My opening words before the Polyfonías Poetry Project recital at the 2010 “Lumière du Roman” Music Festival in Conques.
Today I will speak to you in several languages and thus implicitly also about languages. I will speak to you with the words of the different cultures that are part of me, and it is my hope that through these words and the music I will be able to touch that element in you that makes us all alike: the human emotions.
Animals, trees, flowers, stones all seem to rest in themselves. They don’t need to ask themselves what they are, why they are and what they are here for. We human beings, on the contrary, are condemned to translate our experiences and thoughts into words. We are made of words. All depending on how we use the words we can make friends or enemies, war and peace. What is so marvelous is that if we use the language of love, comprehension and compassion we can construct a human community.
For the last five years Mark, Salvador and I have performed the Polyfonías in eight European countries and I believe that my poetry has been understood and appreciated everywhere. Nevertheless, I am convinced that of all these places Conques is where we will obtain the fullest resonance and harmony with our surroundings. The pilgrims’ roads have always defied national and linguistic borders. Obviously I am not referring to the spirit of the Crusades, which is just the contrary as I well know, having lived in Spain for the last thirty years. Spain, the country of the Reconquista, from which the Catholic Royalty in the name of religious dogmas expelled Arabs and Jews more than five hundred years ago. No, when I mention pilgrimage I am speaking about the personal quest which make people cross borders to commune with others and with themselves.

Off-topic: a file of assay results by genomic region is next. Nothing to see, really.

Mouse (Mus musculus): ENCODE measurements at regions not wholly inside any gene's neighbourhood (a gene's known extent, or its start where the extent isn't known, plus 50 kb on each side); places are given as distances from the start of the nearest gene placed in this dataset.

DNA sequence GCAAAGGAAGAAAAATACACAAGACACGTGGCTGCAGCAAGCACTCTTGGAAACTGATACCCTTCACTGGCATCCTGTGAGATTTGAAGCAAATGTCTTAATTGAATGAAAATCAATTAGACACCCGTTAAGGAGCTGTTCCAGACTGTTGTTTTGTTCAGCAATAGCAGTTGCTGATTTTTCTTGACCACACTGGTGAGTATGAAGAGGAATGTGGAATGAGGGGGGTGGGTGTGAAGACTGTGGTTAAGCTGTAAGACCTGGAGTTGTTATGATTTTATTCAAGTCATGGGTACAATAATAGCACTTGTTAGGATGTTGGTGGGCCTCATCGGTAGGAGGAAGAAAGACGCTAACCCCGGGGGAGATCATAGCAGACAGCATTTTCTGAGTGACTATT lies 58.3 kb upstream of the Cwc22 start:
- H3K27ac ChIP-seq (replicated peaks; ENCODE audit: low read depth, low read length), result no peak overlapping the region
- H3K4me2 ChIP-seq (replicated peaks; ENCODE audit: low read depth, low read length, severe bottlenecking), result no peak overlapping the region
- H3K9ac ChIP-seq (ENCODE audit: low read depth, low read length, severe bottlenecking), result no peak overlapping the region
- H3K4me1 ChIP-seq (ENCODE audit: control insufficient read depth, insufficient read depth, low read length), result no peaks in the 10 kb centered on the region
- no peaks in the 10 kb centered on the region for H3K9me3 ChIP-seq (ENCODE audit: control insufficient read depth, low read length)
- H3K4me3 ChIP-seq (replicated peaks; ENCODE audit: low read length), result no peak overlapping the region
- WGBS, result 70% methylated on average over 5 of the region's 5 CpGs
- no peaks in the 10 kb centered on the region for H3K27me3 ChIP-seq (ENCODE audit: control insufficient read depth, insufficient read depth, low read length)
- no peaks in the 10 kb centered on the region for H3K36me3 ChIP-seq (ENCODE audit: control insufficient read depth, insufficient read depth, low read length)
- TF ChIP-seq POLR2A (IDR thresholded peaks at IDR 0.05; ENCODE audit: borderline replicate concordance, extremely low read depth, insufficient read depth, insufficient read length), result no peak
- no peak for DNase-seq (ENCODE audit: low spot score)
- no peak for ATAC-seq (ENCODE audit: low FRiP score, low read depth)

Once again we find ourselves in a Europe of great migrations and intermingling of peoples, as well as with a renewed mixture of languages. During the Middle Ages Latin was the international language among the learned classes of Europe, and – needless to say – with Greek the principal language of the Christian Church. The ordinary people – most of them illiterate – spoke different vernacular languages, in modern France pejoratively called patois. These languages were orally transmitted and did not stay within clearly defined geographical borders as the nations were supposed to, but strayed widely with pilgrims, jugglers, troubadours and other traveling folk. The journey was slow and on their way through foreign regions the medieval poets kept adding new colors to their palette as they adopted bits and pieces from the local patois creating thus their own particular poetic tongue from the different cultures they had come to know.
Words are reflections of a culture. In most cases words from the language of one culture have equivalents in the languages of other cultures, but translating a word from one language to another in many cases only means translating the meaning of the word – what it stands for – but not the culturally relevant experience that created the word in the first place. Words begin as sounds: a baby doesn’t know what “mama” means, but they certainly recognize the warmth and liquid comfort that making this sound produces. Now this is an experience which happily is not culturally specific, although the word “mama” is spelt somewhat differently in every language. When an Indian mother hears an American child scream for comfort, she knows what it means.
Other words, however, are autochtonous to specific climatic and geographical areas and their languages. They will typically refer to plants, animals, natural phenomena and local traditions and rituals (fundamentally to do with cooking and and music-making) that do not exist elsewhere. These words, essential to survival, were heard before they were ever spelled and, like folk music, they defy notation.